EEAC documents

The EEAC Working Groups often publish studies; memo’s or session outcome letters. You can find these documents on this page.

EEAC Annual Plan: a Framework for Action

The EEAC is a European network of advisory councils that advice their (sub)national governments and parliaments on issues related to sustainable development and the environment. The EEAC Network aims to enrich the advice that individual advisory bodies can give to their governments and parliaments, to bridge the gap between scientific knowledge and policymaking and to connect the work of the (sub)national councils and the European policy level with regard to the environment and sustainable development. To achieve this aims, the board of the EEAC Network presents an Annual Plan. The Plan includes a framework for action; a list of thematic areas of common interest; proposed exchange activities and a tentative agenda.

EEAC Annual Plan: a Framework for Action

Relationship between the transition to a circular economy and other major transitions

In prelude to the EEAC Annual Conference in Berlin, members of the EEAC Working Group on a Circular Economy gathered to discuss the relationship between the transition to a circular economy and other major transitions. After setting the scene, the session continued with the presentation of two concrete cases: (i) the circular economy transition in relation to the transition in the mobility and transport sector and (ii) the circular economy transition in relation to the food production and consumption transition. Through this letter, Nicole van Buren shares a mainline summary of the matters discussed during the working group session.

Relationship between the transition to a circular economy and other major transitions

The social-economic consequences of the phase out of old energy regimes

Decarbonisation, and therefore the process of phasing out coal, will not be driven primarily by market forces, as is the case in the usual dynamics of structural change in market economies (i.e. mobile phones).1 Political decisions are required to enhance and guide the phase-out process. The EEAC Working Group on Energy and Climate Change organised a seminar in which the socioeconomic consequences and the role of government in the coal phase-out process were highlighted. In the outcome letter Folmer de Haan touches upon the general situation regarding the role of coal and the coal phase-out process. Special attention will be paid to countries like Germany, the United Kingdom and Poland. In the second part of the letter, the situation surrounding terminated coal mining in the Netherlands is described and lessons learned are shared. The third part of the letter includes several preliminary recommendations with regard to a timely and just coal phase-out process.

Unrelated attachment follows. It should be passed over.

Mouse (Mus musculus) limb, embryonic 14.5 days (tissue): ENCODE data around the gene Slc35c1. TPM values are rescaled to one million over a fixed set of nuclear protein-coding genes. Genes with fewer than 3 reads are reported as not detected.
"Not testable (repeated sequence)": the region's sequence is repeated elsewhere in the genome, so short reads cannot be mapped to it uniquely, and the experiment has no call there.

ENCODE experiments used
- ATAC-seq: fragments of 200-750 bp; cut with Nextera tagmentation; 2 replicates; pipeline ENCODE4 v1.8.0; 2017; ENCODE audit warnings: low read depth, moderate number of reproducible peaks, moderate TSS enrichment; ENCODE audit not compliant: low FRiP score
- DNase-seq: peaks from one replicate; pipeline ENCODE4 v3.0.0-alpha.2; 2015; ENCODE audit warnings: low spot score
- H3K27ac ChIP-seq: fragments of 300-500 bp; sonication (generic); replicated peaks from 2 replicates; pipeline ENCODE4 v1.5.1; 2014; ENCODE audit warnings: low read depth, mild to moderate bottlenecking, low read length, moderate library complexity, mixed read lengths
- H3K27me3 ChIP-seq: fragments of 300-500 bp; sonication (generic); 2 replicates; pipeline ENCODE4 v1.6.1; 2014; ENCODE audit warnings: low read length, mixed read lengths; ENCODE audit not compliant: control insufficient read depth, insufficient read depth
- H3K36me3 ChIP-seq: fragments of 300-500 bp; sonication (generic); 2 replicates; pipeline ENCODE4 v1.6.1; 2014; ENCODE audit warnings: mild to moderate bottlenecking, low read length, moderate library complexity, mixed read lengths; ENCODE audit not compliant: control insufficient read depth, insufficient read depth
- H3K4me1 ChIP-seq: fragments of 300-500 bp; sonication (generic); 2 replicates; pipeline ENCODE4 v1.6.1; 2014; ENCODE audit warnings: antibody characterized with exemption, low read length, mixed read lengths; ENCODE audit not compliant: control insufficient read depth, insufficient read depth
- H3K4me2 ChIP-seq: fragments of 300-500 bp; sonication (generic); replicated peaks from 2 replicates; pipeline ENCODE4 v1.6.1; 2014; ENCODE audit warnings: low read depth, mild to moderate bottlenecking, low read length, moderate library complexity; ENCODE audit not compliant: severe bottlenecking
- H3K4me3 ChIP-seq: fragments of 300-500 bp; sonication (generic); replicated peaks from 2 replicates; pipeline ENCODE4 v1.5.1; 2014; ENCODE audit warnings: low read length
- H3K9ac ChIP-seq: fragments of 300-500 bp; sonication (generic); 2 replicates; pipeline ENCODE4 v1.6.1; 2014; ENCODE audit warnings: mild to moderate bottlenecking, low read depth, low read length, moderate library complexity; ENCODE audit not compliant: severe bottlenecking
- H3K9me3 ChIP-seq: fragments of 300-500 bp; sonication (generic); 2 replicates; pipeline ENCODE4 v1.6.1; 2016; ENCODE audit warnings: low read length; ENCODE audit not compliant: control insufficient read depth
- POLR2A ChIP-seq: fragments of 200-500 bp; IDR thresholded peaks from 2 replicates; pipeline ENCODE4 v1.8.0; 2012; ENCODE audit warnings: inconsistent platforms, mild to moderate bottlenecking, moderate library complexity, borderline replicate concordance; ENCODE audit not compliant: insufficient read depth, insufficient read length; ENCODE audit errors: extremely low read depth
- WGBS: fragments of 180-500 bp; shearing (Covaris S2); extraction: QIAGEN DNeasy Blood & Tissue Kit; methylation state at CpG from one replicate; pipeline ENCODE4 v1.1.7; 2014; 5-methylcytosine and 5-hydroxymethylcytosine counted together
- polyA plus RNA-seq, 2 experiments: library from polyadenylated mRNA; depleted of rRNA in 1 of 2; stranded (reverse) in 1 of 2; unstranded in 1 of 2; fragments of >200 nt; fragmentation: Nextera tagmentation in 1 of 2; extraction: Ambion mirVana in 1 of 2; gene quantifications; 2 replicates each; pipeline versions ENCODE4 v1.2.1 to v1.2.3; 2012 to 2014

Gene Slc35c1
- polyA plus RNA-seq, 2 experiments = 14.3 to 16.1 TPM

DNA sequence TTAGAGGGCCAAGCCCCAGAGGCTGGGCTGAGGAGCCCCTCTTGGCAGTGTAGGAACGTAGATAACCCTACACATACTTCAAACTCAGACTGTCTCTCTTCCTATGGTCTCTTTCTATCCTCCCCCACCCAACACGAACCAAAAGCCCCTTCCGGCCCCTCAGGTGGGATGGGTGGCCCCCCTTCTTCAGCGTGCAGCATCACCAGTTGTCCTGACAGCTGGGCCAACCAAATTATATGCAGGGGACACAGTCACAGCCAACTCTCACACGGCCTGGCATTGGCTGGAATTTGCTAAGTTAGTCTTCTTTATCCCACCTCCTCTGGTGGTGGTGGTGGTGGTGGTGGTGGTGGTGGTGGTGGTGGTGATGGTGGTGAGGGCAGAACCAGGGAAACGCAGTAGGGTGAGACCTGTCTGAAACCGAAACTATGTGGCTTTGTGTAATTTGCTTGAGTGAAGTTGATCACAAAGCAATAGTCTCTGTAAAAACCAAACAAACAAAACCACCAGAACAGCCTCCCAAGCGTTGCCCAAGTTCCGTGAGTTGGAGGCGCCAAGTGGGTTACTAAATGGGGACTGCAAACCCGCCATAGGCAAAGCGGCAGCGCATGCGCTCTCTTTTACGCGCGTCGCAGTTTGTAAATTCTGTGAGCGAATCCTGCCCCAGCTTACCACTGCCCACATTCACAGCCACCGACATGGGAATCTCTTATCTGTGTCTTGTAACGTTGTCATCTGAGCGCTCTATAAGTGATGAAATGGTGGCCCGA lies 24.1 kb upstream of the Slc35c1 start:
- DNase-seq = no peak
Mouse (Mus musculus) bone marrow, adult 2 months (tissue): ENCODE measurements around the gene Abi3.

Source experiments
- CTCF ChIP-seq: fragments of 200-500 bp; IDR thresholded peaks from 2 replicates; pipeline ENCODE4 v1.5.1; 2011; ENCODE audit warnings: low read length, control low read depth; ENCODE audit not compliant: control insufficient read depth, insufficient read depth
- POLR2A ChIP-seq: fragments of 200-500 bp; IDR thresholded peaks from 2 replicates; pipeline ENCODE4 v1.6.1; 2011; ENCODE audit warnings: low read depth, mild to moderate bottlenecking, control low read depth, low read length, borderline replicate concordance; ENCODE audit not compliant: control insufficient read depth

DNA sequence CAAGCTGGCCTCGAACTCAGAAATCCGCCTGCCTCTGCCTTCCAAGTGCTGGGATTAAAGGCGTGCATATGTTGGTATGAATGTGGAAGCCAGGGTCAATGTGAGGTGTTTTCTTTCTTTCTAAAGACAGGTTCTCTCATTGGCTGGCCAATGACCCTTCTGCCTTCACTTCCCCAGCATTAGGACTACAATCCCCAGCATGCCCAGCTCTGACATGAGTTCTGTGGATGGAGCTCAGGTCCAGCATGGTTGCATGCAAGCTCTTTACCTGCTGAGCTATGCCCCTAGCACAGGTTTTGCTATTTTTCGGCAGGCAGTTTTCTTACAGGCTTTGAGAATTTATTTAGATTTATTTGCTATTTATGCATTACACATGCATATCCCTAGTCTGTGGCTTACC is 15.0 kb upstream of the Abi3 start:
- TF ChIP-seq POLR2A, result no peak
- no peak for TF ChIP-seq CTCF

The social-economic consequences of the phase out of old energy regimes

The Role of Science in Strengthening an Integrated Policy Approach to our Seas and Oceans II

An effective implementation of the Marine Strategy Framework Directive (MSFD) in Europe and the achievement of Aichi Target 111 at the global level will be crucial to ensuring sustainable use of the seas, which is the core message of SDG 14. This requires deploying an ecosystem approach and emphasizing ecosystem health, which can be expressed through the concept of Good Environmental Status (GES), established by the MSFD. GES is to be assessed for all marine environments in Europe, regardless of their protection status, while Aichi Target 11 is aimed at the conservation of 10 percent of coastal and marine areas worldwide. Therefore, Marine Protected Areas (MPAs) have a twofold function: as key instruments to achieve Aichi Target 11, and as excellent locations for testing and improving GES measuring, monitoring and reporting. Although European politicians have often underlined the importance of sustainable seas and oceans and are currently proposing the GES approach to the global community, it seems that neither scientists nor MPA managers have sufficient means at their disposal to carry out proper GES measurements, monitoring or reporting. This EEAC mainline summary only touches upon the surface of an in-depth and complementary knowledge exchange between the attending parties.

The Role of Science in Strengthening an Integrated Policy Approach to our Seas and Oceans II

The EU Water Framework Directive: Results to date and outlook for the future